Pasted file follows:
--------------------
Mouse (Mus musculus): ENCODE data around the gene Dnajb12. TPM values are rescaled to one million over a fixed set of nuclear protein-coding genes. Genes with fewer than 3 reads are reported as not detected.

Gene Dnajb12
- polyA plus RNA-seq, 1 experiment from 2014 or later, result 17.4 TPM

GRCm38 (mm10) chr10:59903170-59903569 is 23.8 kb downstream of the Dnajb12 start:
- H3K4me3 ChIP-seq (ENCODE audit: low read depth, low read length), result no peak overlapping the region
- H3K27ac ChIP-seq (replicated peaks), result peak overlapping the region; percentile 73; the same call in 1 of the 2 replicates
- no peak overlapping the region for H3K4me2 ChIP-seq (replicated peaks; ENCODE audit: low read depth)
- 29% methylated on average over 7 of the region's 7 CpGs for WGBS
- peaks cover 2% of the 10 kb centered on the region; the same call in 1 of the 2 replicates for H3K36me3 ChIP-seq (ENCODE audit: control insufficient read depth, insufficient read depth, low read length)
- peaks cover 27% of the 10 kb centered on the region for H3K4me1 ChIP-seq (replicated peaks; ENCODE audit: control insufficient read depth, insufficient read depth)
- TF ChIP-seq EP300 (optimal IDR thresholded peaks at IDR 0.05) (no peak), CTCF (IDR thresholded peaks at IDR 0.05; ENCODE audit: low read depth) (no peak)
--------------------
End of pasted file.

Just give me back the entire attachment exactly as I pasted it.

Mouse (Mus musculus): ENCODE data around the gene Dnajb12. TPM values are rescaled to one million over a fixed set of nuclear protein-coding genes. Genes with fewer than 3 reads are reported as not detected.

Gene Dnajb12
- polyA plus RNA-seq, 1 experiment from 2014 or later, result 17.4 TPM

GRCm38 (mm10) chr10:59903170-59903569 is 23.8 kb downstream of the Dnajb12 start:
- H3K4me3 ChIP-seq (ENCODE audit: low read depth, low read length), result no peak overlapping the region
- H3K27ac ChIP-seq (replicated peaks), result peak overlapping the region; percentile 73; the same call in 1 of the 2 replicates
- no peak overlapping the region for H3K4me2 ChIP-seq (replicated peaks; ENCODE audit: low read depth)
- 29% methylated on average over 7 of the region's 7 CpGs for WGBS
- peaks cover 2% of the 10 kb centered on the region; the same call in 1 of the 2 replicates for H3K36me3 ChIP-seq (ENCODE audit: control insufficient read depth, insufficient read depth, low read length)
- peaks cover 27% of the 10 kb centered on the region for H3K4me1 ChIP-seq (replicated peaks; ENCODE audit: control insufficient read depth, insufficient read depth)
- TF ChIP-seq EP300 (optimal IDR thresholded peaks at IDR 0.05) (no peak), CTCF (IDR thresholded peaks at IDR 0.05; ENCODE audit: low read depth) (no peak)